'Disgusting Is the Least I Can Say'
Hamid Kehazaei, a Manus Island detainee, is now brain dead after a cut to his foot went septic. We spoke to a former detainee who knew him and the conditions that lead to his demise.
Hamid Kahazaei was pronounced brain dead when a cut on his foot became infected.
Three weeks ago Hamid Kehazaei nicked his foot. Nothing serious, unless that is you happen to be jammed inside a seething tropical detainment camp, where wading through sewerage is part of the daily commute. For over a year now the 24-year-old Iranian asylum seeker had languished within Australia’s refugee processing facility on the remote Papua New Guinean outcrop of Manus Island. The cut quickly became infected and he contracted cellulitis, which in turn progressed to septicaemia: a flood of bacteria into the bloodstream that prompts organ dysfunction. It worked Kehazaei over like guerrilla warfare, forcing his body to destroy its own infrastructure in pursuit of the enemy within. As the inflammation took hold, Kehazaei hoped that perhaps he might get some treatment.
Inside the Foxtrot compound.
Hossein Babaahmady said the response was underwhelming. Himself a former inmate of Manus Island, Babaahmady agreed to be sent back to his native Iran in November last year after 75 days in confinement. He remains in constant contact with those he left back on Manus.
“When there was infection and pain (Kehazaei) filled the form to meet with IHMS (International Health and Medical Service) and their response was clear: nothing to worry about, ointment and common medications,” he told VICE.
Eventually though, it clicked that things were looking pretty grim for the young man from Tehran. Last Tuesday staff made the call to medivac him to the nearest appropriate hospital, 2800 kilometres away in Brisbane. During the evacuation Kehazaei suffered a heart attack, arriving in Australia completely brain dead.
According to Babaahmady, that’s when someone decided the Manus Island facility staff better do a bit of tidying up. P-dorm was top of the list, reputed to offer the worst conditions in the Foxtrot compound where Kehazaei was housed.
“They are trying to evacuate about 20 Sudanese who don’t want to leave the block,” Babaahmady said.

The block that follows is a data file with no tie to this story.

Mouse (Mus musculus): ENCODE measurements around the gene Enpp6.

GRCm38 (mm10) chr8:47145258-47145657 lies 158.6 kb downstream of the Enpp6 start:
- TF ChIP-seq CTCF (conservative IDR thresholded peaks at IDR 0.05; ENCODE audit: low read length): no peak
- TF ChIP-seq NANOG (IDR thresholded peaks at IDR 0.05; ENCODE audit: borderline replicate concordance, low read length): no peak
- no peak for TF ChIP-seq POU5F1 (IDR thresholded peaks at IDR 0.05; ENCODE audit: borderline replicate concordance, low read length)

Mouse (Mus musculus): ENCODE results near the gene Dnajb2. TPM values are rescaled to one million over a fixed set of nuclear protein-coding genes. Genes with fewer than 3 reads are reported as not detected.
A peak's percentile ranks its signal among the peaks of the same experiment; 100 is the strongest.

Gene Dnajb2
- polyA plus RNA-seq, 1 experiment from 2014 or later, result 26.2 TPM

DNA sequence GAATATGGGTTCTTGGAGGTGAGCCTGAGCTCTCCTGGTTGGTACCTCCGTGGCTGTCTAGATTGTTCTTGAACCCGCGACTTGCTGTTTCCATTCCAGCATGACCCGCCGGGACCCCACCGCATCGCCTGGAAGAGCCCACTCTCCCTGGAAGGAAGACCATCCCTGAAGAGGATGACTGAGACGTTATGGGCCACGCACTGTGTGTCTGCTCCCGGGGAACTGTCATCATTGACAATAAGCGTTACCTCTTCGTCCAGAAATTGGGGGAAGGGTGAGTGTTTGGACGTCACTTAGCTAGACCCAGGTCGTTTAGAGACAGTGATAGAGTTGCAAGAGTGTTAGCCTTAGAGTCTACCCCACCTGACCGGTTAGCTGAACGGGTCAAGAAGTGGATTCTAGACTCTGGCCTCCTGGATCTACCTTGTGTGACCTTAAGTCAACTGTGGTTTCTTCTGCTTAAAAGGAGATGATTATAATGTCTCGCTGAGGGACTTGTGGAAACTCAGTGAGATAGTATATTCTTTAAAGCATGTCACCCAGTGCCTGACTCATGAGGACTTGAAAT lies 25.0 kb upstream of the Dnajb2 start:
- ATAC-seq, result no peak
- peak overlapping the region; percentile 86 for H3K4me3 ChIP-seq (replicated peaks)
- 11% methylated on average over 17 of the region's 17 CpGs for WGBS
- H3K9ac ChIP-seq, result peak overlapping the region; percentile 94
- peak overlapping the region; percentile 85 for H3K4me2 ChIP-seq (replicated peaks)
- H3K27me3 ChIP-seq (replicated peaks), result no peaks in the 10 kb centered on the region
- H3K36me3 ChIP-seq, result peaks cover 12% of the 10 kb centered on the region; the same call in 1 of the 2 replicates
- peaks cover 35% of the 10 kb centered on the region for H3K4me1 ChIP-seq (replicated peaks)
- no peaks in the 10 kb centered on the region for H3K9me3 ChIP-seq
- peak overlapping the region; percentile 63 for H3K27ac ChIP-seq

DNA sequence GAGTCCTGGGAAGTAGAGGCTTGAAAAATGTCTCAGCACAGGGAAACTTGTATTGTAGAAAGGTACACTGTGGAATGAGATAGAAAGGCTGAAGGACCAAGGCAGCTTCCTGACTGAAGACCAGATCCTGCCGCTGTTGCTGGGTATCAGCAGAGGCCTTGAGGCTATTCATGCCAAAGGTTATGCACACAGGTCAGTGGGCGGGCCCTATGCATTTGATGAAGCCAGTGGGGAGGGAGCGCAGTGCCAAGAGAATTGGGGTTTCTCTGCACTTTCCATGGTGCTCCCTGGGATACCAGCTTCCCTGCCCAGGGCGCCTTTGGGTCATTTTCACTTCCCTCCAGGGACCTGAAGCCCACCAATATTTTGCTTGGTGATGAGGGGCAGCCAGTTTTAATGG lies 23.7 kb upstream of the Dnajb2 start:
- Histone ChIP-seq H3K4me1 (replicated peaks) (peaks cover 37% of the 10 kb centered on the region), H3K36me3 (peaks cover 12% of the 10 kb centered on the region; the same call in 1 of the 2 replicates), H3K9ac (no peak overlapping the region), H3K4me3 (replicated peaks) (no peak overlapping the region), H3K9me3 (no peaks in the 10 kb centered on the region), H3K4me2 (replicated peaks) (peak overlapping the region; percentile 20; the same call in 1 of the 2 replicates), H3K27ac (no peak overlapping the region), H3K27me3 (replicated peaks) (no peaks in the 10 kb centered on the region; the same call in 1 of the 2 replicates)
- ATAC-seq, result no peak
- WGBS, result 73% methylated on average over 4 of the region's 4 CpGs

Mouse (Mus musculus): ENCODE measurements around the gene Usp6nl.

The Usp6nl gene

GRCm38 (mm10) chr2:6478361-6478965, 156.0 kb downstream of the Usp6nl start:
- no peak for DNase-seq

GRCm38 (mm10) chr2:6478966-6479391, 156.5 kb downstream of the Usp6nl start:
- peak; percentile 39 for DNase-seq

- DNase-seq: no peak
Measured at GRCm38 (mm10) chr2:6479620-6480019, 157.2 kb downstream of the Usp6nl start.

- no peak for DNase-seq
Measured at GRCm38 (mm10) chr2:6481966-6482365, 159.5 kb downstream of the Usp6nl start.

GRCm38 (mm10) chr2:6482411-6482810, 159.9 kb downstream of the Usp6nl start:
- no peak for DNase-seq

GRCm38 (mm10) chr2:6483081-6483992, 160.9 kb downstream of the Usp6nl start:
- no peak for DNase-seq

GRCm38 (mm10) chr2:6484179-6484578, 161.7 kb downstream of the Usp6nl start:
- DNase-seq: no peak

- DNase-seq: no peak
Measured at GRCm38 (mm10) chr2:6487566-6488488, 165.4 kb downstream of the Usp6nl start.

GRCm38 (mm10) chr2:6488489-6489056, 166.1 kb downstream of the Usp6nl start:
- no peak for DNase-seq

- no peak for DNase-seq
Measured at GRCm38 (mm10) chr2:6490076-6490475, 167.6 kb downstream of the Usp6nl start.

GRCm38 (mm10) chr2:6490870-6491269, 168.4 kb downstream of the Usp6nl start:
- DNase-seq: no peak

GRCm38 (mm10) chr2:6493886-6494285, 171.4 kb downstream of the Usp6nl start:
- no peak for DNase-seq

“(The Sudanese) say: ‘why now? You're doing this because someone has died and we've been here for over a year.’
“They will use force if they do not evacuate.”
Babaahmady himself spent nine days sweltering in P-dorm, sharing two fans with 111 bunkmates.
“Disgusting is the least I can say,” he said.
“Unhygienic conditions, malaria, cholera, AIDS, typhoid, mental illnesses, fungal diseases... is it enough to call it disgusting?”
An Amnesty International report released late last year backed up Babaahmady’s assessment, featuring accounts of flooding and snakes.
Ian Rintoul of the Refugee Action Coalition told VICE numerous detainees had complained to his organisation about having to wade through sewerage.
“Whenever there is high tide, heavy rains, or alternatively when there is not enough water and the toilets empty out, sewerage goes everywhere,” he said.
Speaking on Friday, Immigration Minister Scott Morrison said officials had been in “constant contact” with Kehazaei’s relatives, but that he could not disclose any more on the matter in order to “respect the wishes and privacy” of the family.
Awkwardly, the family themselves have been more than willing to speak to media, with Kehazaei’s mother and brother offering up detailed accounts to Guardian Australia of how they had to call the Brisbane hospital themselves to find out Kehazaei was on life support. Morrison indicated the man may soon have his life support switched off, depending on what decision the family and local authorities reach.
In the meantime, Morrison has asked his department's Chief Medical Officer to review what took place. It is not at this stage clear whether this investigation will commence before or after the staff back on Manus Island are done swabbing the place clean.
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